Getting a good sample of the local chert is quite easy, as it is in ample supply at the surface. As most material are artefacts, restrain from taking too much. In the picture above you see the result of a few minutes of gathering surface material.
For a full-blown picture of this sample, click here (72 KBytes). Flake of typical ochre coloured flint
Foto: Matthias Rummer, 2001
Flake of red flint from Otelfingen
Foto: Matthias Rummer, 2001
SomeDescription WhenNecessary
For a full-blown version of this picture, click here (61 KBytes).
For a full-blown picture of this sample, click here (60 KBytes). Piece of flint with still visible banding
Foto: Matthias Rummer, 2001
Core of typical flint from Otelfingen
Foto: Matthias Rummer, 2001
SomeDescription WhenNecessary
For a full-blown version of this picture, click here (82 KBytes).
Sample description: N/A

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Locality: Steinbruchweg, Otelfingen-Lägern, Zürich canton, Switzerland
Synonyms: N/A
Geographical description: This site lies approx. 800 meters to the East from the site described above at the Islochweg, 50 meters from the entrance of the large quarry. Here, over a length of about 10 meters, the chert bearing loam are exposed in the bank of the road, but the material can be found sparingly in an area of about 50 meters around the road cut in the woods.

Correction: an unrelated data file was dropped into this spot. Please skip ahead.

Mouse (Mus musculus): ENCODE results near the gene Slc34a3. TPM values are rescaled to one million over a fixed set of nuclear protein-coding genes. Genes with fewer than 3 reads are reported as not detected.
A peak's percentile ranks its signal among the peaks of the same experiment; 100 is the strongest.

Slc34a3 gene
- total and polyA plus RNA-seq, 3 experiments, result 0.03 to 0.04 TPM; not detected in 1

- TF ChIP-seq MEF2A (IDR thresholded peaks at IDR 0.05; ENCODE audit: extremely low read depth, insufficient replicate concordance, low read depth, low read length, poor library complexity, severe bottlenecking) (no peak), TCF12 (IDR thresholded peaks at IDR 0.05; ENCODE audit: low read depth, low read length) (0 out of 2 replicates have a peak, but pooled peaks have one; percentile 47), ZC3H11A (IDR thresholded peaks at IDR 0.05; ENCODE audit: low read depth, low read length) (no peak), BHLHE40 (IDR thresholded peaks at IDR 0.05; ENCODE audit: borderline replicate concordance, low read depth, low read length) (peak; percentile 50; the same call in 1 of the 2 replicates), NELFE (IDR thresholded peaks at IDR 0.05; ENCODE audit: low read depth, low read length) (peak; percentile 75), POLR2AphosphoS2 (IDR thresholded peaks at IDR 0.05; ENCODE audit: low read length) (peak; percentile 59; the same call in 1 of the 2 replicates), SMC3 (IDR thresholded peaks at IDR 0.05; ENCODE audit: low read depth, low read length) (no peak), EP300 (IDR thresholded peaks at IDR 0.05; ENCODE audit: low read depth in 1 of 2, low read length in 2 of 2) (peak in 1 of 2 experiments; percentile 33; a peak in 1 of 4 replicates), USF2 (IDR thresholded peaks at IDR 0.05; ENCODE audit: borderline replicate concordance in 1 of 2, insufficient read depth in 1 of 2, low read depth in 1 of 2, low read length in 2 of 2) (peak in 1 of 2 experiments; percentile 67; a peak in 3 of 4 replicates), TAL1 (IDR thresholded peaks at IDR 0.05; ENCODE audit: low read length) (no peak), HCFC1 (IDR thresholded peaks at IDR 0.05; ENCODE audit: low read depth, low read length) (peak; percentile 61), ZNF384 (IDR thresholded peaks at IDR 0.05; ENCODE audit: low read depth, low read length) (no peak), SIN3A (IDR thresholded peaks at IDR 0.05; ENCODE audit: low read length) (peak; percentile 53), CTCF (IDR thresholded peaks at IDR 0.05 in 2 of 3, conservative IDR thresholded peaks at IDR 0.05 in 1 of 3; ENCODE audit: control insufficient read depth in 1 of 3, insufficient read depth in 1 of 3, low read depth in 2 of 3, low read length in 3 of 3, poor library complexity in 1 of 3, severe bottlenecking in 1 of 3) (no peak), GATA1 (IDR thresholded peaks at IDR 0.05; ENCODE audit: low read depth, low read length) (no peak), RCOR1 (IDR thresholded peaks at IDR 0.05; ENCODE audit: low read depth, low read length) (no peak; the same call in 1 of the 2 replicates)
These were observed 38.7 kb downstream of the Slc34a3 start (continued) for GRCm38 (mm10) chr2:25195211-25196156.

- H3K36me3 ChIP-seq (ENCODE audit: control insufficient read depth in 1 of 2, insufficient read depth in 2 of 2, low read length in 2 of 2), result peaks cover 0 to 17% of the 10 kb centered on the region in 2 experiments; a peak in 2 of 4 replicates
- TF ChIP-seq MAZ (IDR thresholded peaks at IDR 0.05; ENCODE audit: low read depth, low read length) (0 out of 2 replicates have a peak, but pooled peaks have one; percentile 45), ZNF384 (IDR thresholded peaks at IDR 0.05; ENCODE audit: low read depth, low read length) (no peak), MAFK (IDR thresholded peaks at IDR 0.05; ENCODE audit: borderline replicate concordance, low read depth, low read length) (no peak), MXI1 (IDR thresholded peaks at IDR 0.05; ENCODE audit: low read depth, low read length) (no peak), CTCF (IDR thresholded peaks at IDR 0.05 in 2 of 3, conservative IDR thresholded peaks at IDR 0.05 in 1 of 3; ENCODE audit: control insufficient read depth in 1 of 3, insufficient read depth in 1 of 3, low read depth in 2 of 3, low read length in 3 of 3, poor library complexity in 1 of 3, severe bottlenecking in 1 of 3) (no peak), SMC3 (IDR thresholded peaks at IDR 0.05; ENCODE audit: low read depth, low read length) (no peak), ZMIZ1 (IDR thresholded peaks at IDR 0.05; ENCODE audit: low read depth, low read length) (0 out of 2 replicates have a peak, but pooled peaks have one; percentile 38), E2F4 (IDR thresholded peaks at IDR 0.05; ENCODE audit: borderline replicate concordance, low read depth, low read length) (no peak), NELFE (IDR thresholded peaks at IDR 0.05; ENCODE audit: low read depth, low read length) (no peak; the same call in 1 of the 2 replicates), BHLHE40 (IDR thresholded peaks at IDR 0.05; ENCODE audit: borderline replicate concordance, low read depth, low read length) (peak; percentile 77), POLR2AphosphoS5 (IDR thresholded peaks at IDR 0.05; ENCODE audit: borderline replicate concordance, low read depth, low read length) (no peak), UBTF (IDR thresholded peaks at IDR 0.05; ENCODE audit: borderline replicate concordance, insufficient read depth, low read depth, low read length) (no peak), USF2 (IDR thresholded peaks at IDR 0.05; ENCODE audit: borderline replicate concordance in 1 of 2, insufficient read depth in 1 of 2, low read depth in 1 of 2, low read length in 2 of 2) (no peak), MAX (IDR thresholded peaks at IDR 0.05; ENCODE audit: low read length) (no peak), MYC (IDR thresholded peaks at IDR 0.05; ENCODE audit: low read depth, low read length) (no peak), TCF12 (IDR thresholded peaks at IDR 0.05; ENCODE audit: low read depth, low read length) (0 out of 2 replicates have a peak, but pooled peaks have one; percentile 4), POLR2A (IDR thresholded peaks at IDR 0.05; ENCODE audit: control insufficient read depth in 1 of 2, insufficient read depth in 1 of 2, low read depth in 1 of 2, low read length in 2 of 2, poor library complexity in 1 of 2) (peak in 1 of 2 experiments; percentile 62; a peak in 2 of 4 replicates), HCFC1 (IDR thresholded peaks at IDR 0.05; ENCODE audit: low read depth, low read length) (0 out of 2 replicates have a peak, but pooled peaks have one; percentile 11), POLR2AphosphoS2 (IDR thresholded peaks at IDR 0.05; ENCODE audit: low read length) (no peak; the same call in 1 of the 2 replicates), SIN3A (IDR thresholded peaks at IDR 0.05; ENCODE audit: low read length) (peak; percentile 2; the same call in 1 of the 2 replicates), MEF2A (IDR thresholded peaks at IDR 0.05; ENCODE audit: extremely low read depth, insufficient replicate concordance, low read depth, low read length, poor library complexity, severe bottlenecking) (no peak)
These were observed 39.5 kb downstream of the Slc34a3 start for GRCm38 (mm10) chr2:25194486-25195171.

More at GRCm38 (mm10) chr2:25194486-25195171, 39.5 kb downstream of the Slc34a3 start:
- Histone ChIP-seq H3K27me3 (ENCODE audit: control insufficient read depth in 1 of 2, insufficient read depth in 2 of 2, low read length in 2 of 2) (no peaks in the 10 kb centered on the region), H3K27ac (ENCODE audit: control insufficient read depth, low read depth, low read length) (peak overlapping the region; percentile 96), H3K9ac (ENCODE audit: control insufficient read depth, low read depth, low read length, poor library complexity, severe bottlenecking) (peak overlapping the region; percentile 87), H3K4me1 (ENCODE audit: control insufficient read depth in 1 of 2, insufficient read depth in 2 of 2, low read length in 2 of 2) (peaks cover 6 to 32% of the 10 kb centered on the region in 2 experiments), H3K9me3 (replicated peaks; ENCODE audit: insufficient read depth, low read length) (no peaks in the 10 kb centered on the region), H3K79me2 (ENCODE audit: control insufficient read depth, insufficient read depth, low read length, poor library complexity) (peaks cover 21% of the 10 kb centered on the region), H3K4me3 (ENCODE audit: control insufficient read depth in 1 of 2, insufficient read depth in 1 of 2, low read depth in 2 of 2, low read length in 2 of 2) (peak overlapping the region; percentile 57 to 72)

Geographical co-ordinates: Lat. 47 28' 45.0" N
Long. 008 23' 22" E
(Mapdatum WGS 84)
Co-ordinate precision: Taken with a hand held GPS receiver, within a dozen or so meters.
Other topographical information: From the site at Islochweg, you follow the footpath towards the East until you get to the entrance of the quarry.
Additional information: View of the sampling area at Steinbruchweg
Foto: Andreas Kinne, 2001
  In the picture above you see the road cut at the entrance of the quarry where the loam with chert is nicely exposed. In contrast to the site at the Islochweg, no signs of mining are visible and the chert is to be found as unworked small nodules.
Visitors information: In addition to the places mentioned above, there is a small hut with a fire place in the quarry where you can stay if you bring a sleeping bag. Don't forget to bring water too.
Sampling information: This site is a lot less rich than the one at the Islochweg, but therefore you can find the chert in its natural state and you don't have to have a bad conscience about taking archaeological relevant material.
For a full-blown picture of this sample, click here (75 KBytes). Split nodule from secundary deposit
Foto: Matthias Rummer, 2001
Sample description: N/A


Last modified on:
December 26, 2001
Contents primarily by:
Andreas Kinne & Rengert Elburg